Wednesday, September 24, 2014

Dialogue Pet Peeves

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Book Dialogue Pet Peeves

1. In general, I dislike writing in which characters from other countries don't speak how they normally would in real life. For example, if you have an Irish character straight out of Ireland, they should use Irish phrases instead of American phrases. It sounds/reads strangely and unrealistic if the character with an Irish brogue who just showed up in America isn't speaking in an Irish manner. Bugs me!

2. The following dialogue is in almost every book I read, lately, and it's driving me BATTY!

Character 1 (usually male): Hi.
Character 2 (usually female): Hi, yourself.

WHO SPEAKS THAT WAY???!!! I have never in my life said, "Hi," to someone and had them respond with, "Hi yourself," nor have I ever said it to anyone else. I don't think real people speak this way unless it's a way of speaking in another country from my pet peeve #1. I am seriously going to start counting how many books I read that have that dialogue in there at least once. Even some of my favorite authors use it, and (as you can tell) it makes me CRAZY! Do you speak this way? Have you ever heard anyone speak this way? Do tell. Maybe I'm wrong.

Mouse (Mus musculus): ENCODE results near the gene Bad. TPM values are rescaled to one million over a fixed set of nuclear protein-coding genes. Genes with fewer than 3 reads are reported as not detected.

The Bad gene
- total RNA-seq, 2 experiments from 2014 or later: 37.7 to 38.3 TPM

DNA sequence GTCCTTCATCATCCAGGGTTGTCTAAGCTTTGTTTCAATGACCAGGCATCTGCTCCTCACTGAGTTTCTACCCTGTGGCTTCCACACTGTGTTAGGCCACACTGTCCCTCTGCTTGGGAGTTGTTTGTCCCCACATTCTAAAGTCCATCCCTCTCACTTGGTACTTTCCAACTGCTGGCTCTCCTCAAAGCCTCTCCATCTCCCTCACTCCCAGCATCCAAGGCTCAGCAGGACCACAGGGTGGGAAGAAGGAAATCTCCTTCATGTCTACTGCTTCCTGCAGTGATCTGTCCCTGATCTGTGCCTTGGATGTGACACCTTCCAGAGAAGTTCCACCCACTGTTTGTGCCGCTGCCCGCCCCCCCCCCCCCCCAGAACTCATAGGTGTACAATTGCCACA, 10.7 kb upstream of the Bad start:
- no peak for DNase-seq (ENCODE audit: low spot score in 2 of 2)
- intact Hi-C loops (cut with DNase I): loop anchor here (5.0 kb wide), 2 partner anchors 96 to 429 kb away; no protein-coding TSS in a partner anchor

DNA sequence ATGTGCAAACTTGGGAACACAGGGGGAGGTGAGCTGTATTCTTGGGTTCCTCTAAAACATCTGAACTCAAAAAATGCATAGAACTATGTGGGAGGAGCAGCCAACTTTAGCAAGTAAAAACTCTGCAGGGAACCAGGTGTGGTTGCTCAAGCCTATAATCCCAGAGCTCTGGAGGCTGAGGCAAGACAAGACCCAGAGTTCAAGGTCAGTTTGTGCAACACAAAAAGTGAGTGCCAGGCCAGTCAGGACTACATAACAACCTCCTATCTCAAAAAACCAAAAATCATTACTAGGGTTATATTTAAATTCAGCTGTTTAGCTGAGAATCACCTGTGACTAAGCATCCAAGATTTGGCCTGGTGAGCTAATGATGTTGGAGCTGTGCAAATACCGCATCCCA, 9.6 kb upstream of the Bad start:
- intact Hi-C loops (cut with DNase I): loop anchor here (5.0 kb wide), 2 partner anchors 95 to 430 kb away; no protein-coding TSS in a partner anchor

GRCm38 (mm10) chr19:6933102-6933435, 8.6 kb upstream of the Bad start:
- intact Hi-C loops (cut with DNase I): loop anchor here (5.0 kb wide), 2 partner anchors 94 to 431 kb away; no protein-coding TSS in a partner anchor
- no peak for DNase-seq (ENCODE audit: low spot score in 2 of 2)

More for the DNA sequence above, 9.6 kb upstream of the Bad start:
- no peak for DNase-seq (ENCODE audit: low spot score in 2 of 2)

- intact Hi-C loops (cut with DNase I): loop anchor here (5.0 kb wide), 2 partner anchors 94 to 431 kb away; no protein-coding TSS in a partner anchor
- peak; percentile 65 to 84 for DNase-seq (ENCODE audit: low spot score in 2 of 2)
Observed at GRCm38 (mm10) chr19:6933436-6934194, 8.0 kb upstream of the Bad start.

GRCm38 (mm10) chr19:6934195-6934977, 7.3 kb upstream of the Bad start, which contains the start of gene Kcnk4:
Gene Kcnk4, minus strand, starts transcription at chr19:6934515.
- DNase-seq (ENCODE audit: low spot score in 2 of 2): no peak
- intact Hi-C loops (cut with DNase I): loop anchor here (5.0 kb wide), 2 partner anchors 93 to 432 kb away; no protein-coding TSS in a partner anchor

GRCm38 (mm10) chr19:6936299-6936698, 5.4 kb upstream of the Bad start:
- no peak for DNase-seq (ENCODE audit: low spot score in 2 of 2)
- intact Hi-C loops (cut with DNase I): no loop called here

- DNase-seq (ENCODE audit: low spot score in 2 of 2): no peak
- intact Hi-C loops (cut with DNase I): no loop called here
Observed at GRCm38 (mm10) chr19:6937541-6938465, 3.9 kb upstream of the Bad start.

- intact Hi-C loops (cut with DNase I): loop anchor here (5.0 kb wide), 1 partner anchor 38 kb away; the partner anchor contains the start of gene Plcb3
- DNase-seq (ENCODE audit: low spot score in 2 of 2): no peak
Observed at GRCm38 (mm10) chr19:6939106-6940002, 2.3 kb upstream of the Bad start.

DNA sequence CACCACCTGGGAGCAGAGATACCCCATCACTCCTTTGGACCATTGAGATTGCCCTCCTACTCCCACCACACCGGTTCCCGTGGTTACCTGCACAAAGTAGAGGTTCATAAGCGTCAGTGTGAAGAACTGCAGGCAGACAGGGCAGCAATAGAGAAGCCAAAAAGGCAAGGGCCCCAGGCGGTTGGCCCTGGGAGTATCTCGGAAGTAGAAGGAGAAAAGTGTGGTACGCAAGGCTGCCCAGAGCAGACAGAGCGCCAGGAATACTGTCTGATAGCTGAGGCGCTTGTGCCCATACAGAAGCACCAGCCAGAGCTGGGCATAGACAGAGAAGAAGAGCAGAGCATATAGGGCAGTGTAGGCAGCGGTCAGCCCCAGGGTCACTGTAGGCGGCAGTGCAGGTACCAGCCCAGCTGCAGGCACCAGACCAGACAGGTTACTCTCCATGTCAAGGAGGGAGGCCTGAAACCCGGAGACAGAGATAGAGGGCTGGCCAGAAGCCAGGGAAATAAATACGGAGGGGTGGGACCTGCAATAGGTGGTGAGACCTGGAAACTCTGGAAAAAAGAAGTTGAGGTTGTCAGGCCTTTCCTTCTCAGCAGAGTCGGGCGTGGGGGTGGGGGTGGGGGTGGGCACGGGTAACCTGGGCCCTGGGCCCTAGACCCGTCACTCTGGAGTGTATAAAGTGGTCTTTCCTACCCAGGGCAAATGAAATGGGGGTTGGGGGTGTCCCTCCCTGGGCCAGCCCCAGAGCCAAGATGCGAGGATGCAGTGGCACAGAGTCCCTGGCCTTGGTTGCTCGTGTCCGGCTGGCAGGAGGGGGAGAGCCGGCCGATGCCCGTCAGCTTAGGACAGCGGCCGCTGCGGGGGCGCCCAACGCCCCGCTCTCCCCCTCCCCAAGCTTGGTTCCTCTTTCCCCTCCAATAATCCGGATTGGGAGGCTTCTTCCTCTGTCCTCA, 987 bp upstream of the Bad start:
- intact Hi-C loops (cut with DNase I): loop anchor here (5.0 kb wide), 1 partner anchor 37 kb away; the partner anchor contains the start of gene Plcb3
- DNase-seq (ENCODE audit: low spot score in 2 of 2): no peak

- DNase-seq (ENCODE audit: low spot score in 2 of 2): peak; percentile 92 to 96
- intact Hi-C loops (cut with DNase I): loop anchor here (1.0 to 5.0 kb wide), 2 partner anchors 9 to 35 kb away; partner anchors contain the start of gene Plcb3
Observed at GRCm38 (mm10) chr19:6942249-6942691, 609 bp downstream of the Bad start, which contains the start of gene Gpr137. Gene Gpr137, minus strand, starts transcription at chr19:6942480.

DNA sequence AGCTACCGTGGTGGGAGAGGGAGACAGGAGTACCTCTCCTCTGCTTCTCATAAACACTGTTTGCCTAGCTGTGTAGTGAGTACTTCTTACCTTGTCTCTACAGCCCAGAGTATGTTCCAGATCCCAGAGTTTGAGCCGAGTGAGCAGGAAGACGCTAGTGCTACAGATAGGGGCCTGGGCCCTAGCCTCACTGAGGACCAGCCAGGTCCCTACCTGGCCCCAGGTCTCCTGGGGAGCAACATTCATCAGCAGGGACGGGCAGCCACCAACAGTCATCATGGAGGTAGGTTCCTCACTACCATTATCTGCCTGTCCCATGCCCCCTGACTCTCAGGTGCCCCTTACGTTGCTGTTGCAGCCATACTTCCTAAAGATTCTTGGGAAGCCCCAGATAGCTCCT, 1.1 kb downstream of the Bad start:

3. The overuse of a character's name in a scene when they're the only two people in a scene (especially if it's a male and female which make pronouns easy to infer). Let's say Sue and Tim are speaking to one another in third person, but the author rarely uses Sue's name when referring to her, but always uses Tim's. WHY??

Example (and yes I know it's generic, but it makes my point):
"I love you, Tim," she told him.
"I love you too," Tim said.
Sue reached across the seat and held Tim's hand. Tim had such soft hands and she really liked Tim's soft hands. She loved to hold Tim's hand. ETC ETC ETC.

1 comment:

  1. I have heard someone say, "Hi, yourself." Maybe it's a regional thing.


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